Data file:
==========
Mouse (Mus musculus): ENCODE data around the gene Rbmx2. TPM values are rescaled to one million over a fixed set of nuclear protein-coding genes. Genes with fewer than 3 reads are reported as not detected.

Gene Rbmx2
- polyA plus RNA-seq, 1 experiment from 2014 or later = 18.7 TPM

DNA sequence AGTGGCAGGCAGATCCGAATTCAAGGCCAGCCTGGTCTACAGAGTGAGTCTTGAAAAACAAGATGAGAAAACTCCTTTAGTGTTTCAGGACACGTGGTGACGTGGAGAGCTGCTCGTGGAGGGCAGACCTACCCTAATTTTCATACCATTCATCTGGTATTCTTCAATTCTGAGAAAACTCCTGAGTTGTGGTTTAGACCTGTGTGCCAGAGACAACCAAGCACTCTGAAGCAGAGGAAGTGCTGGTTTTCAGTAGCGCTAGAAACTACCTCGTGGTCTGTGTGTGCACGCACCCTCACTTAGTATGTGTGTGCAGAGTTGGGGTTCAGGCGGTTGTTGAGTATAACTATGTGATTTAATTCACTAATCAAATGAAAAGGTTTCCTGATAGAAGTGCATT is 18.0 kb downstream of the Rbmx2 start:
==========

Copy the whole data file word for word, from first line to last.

Mouse (Mus musculus): ENCODE data around the gene Rbmx2. TPM values are rescaled to one million over a fixed set of nuclear protein-coding genes. Genes with fewer than 3 reads are reported as not detected.

Gene Rbmx2
- polyA plus RNA-seq, 1 experiment from 2014 or later = 18.7 TPM

DNA sequence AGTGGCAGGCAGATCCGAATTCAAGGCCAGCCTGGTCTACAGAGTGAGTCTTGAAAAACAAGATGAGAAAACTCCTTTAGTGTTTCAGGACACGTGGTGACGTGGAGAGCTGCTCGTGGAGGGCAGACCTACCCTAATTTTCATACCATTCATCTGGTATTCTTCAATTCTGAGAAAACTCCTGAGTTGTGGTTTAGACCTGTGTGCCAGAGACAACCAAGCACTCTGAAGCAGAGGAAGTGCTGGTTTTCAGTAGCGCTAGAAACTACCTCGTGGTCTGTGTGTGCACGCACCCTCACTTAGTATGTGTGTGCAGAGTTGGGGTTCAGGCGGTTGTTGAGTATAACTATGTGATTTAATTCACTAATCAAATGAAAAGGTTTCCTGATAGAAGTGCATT is 18.0 kb downstream of the Rbmx2 start: